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Ten... on-ear headphones

Kicking cans

SANS - Survey on application security programs

Sennheiser HD 220

RH Numbers

You can't go wrong with a pair of Sennheisers. The HD598s took our 'Editor's choice' accolade in my previous headphone roundup, so I was interested to see what the company could offer this time around. The HD 220s are the current model being pushed, involving a collaboration with popular sports brand Adidas. I'm not sure what to make of them. In once sense the Adidas design feels mega chavvy and with a matching jogging outfit I'd feel very Vicky Pollard, minus the mammaries. However, on the other hand, they could be very Run DMC and as I'm quite the rapper myself, I'll roll with the latter. The alternative Adidas-Sennheiser collaboration, the HD 25s, are far more hiphop though.

The HD 220s are comfortable enough, but do have a plasticky inexpensive build about them. While it's nice that the cable attaches to just one ear cup, it is still fixed and a quick tug could find them broken, especially as the cable is ultra-thin. Apparently they're optimised for iPhone (and iPod), although there's no mic or built-in remote. However, they do have the lowest impedance here which will help bolster the output from PMPs and the like.

When it comes to the sound they have a real quality to them. The output is well balanced, with one of the most unbiased frequency ranges in this roundup. Sennheiser crafted these cans like a Gordon Ramsay fish recipe: nice bass, clear midrange, crisp top-end, done.

To top it off they also fold flat and come with a matching Adidas carry bag. Not bad. Overall, the HD220s make up for their cheap build with a fantastic sound and a low cost. If sports is your thing and you don't like in-ear models, then these are a wise choice and for that price, could be a no-brainer (insert chav joke here).

Sennheiser HD 220

Reg Rating 80%
Price £40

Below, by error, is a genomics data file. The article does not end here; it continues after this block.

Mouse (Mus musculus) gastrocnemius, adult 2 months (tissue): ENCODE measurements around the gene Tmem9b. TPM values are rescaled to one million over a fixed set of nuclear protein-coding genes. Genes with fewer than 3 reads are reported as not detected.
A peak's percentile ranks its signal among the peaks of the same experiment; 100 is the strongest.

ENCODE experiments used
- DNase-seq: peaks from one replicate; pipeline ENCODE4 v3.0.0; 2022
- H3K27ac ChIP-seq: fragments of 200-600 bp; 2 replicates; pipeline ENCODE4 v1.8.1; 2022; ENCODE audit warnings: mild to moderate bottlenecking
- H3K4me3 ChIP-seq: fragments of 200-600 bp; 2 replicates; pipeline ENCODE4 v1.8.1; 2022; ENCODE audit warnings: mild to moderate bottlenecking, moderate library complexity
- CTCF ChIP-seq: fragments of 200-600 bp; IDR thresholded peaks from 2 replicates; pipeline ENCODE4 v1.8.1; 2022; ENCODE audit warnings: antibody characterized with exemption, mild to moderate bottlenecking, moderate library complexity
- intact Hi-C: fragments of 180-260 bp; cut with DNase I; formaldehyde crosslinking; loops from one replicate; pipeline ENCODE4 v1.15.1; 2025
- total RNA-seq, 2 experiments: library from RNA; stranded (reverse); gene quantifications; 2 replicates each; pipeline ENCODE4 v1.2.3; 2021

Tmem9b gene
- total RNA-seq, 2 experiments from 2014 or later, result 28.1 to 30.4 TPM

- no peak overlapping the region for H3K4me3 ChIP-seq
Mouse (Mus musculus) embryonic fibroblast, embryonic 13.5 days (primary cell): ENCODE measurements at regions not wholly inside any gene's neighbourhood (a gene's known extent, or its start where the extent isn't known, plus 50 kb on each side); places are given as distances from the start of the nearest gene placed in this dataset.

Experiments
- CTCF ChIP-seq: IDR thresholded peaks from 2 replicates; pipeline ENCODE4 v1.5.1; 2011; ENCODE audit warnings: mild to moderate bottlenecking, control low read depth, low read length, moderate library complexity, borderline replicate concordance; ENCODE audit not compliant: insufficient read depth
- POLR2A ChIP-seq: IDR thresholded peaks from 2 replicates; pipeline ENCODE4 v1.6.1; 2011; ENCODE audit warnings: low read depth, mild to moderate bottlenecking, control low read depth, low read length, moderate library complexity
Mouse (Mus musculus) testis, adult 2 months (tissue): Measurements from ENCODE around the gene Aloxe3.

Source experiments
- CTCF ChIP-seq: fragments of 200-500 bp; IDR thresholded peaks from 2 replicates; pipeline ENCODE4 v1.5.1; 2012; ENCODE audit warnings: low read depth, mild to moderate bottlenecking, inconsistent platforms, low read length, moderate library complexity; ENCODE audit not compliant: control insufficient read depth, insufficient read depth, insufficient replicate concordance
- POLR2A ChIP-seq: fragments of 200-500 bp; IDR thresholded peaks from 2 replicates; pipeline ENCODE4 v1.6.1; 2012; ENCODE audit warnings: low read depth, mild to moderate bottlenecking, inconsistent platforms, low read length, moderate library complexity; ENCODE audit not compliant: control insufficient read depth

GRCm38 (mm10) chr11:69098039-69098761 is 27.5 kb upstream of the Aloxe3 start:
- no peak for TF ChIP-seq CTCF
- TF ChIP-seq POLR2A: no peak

More info Sennheiser

SkullCandy iCon Soft

RH Numbers

Everywhere I go I see Skullcandy headphones gracing people's ears, so it must be quite a popular brand. But then again, perhaps I just notice them more because of the eye-catching designs. In this case, the iCon Soft have a fugly style with a seriously weird shape. The back of the earphones are interchangeable and comes with an alternative design, but why make headphones that have a huge headband and tiny cups? It just looks wrong, this image doesn't show you how strange they look in situ. Furthermore, they constantly feel like they're slipping forward off the ears, which is unbearable.

By the time they've settled, the sound is essentially being drilled into the nobly bits of the ear - the part of your head a medical boff or body piercer would call the tragus. This affects the sound, of course, which is less clear and effectively muted through skin. Am I just wearing them the wrong way round? I don't know because there's no clear indication of which is left and right, however, put them on the wrong way and the fit is even weirder. The audio is quite poor too as it lacks definition. Up the volume and it sounds somewhat distorted. Yuck!

There is the inclusion of an in-line mic and controls, although it's all a bit cheap, then again, the iCon Soft don't cost a lot. Also, the company's appeal is that its offers inexpensive headphones to the "Hey, look at me" crowd that would probably prefer to spend money on skateboards, hoodies and dare I say, packets of Rizla. They'd probably fit okay too if they were held in place by a beanie. I guess if you fit into that bracket, or simply want some fluorescent standout cans, there may be some Skullcandy out there for you, but I'd steer well clear of this model. Not cool. ®

SkullCandy Icon Soft

Reg Rating 55%
Price £35
More info Skull Candy

Headphones comparison table

SANS - Survey on application security programs

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